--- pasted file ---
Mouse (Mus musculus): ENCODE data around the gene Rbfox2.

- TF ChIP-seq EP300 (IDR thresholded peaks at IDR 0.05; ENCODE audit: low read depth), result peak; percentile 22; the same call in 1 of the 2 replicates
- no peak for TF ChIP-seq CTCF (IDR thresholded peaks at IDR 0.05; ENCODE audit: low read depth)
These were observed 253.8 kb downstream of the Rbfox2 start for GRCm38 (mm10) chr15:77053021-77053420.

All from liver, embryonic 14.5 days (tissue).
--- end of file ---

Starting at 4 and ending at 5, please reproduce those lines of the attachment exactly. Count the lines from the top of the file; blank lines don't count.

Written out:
These were observed 253.8 kb downstream of the Rbfox2 start for GRCm38 (mm10) chr15:77053021-77053420.

All from liver, embryonic 14.5 days (tissue).